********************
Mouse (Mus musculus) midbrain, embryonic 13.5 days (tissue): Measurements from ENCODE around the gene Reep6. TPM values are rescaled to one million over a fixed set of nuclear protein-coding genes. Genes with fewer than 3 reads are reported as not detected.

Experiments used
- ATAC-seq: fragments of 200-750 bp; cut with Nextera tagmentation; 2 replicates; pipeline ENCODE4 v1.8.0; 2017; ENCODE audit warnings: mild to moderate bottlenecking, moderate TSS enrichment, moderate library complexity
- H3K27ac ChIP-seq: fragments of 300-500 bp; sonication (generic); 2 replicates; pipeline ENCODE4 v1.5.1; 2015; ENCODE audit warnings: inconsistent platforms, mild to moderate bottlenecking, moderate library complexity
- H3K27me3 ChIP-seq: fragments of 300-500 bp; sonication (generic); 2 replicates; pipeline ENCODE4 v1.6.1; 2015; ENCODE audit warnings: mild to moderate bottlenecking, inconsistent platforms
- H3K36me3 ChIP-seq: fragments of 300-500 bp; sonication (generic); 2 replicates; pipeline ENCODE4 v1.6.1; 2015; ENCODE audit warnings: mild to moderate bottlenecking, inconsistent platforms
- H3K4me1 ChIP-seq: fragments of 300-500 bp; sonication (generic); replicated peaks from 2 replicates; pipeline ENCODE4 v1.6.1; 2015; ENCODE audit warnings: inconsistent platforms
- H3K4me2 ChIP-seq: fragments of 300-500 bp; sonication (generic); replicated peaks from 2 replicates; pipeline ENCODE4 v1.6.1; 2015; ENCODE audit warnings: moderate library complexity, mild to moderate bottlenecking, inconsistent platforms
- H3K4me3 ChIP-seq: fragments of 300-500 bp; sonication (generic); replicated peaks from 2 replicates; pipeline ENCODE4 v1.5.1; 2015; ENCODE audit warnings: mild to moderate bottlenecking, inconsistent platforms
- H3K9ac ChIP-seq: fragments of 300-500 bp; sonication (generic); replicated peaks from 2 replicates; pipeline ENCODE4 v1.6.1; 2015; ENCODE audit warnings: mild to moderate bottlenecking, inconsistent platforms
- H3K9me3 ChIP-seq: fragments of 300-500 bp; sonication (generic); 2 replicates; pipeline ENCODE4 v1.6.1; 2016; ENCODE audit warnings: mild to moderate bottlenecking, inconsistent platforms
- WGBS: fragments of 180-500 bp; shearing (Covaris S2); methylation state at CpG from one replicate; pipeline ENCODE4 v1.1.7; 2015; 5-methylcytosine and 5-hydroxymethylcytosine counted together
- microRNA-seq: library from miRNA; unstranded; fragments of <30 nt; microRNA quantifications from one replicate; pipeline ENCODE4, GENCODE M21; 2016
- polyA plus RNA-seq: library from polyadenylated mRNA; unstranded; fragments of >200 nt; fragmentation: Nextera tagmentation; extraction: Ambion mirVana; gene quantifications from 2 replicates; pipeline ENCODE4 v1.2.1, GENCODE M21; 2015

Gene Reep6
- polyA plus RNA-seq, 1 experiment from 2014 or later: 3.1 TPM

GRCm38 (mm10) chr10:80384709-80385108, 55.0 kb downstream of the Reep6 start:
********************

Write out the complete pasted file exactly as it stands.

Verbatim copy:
Mouse (Mus musculus) midbrain, embryonic 13.5 days (tissue): Measurements from ENCODE around the gene Reep6. TPM values are rescaled to one million over a fixed set of nuclear protein-coding genes. Genes with fewer than 3 reads are reported as not detected.

Experiments used
- ATAC-seq: fragments of 200-750 bp; cut with Nextera tagmentation; 2 replicates; pipeline ENCODE4 v1.8.0; 2017; ENCODE audit warnings: mild to moderate bottlenecking, moderate TSS enrichment, moderate library complexity
- H3K27ac ChIP-seq: fragments of 300-500 bp; sonication (generic); 2 replicates; pipeline ENCODE4 v1.5.1; 2015; ENCODE audit warnings: inconsistent platforms, mild to moderate bottlenecking, moderate library complexity
- H3K27me3 ChIP-seq: fragments of 300-500 bp; sonication (generic); 2 replicates; pipeline ENCODE4 v1.6.1; 2015; ENCODE audit warnings: mild to moderate bottlenecking, inconsistent platforms
- H3K36me3 ChIP-seq: fragments of 300-500 bp; sonication (generic); 2 replicates; pipeline ENCODE4 v1.6.1; 2015; ENCODE audit warnings: mild to moderate bottlenecking, inconsistent platforms
- H3K4me1 ChIP-seq: fragments of 300-500 bp; sonication (generic); replicated peaks from 2 replicates; pipeline ENCODE4 v1.6.1; 2015; ENCODE audit warnings: inconsistent platforms
- H3K4me2 ChIP-seq: fragments of 300-500 bp; sonication (generic); replicated peaks from 2 replicates; pipeline ENCODE4 v1.6.1; 2015; ENCODE audit warnings: moderate library complexity, mild to moderate bottlenecking, inconsistent platforms
- H3K4me3 ChIP-seq: fragments of 300-500 bp; sonication (generic); replicated peaks from 2 replicates; pipeline ENCODE4 v1.5.1; 2015; ENCODE audit warnings: mild to moderate bottlenecking, inconsistent platforms
- H3K9ac ChIP-seq: fragments of 300-500 bp; sonication (generic); replicated peaks from 2 replicates; pipeline ENCODE4 v1.6.1; 2015; ENCODE audit warnings: mild to moderate bottlenecking, inconsistent platforms
- H3K9me3 ChIP-seq: fragments of 300-500 bp; sonication (generic); 2 replicates; pipeline ENCODE4 v1.6.1; 2016; ENCODE audit warnings: mild to moderate bottlenecking, inconsistent platforms
- WGBS: fragments of 180-500 bp; shearing (Covaris S2); methylation state at CpG from one replicate; pipeline ENCODE4 v1.1.7; 2015; 5-methylcytosine and 5-hydroxymethylcytosine counted together
- microRNA-seq: library from miRNA; unstranded; fragments of <30 nt; microRNA quantifications from one replicate; pipeline ENCODE4, GENCODE M21; 2016
- polyA plus RNA-seq: library from polyadenylated mRNA; unstranded; fragments of >200 nt; fragmentation: Nextera tagmentation; extraction: Ambion mirVana; gene quantifications from 2 replicates; pipeline ENCODE4 v1.2.1, GENCODE M21; 2015

Gene Reep6
- polyA plus RNA-seq, 1 experiment from 2014 or later: 3.1 TPM

GRCm38 (mm10) chr10:80384709-80385108, 55.0 kb downstream of the Reep6 start: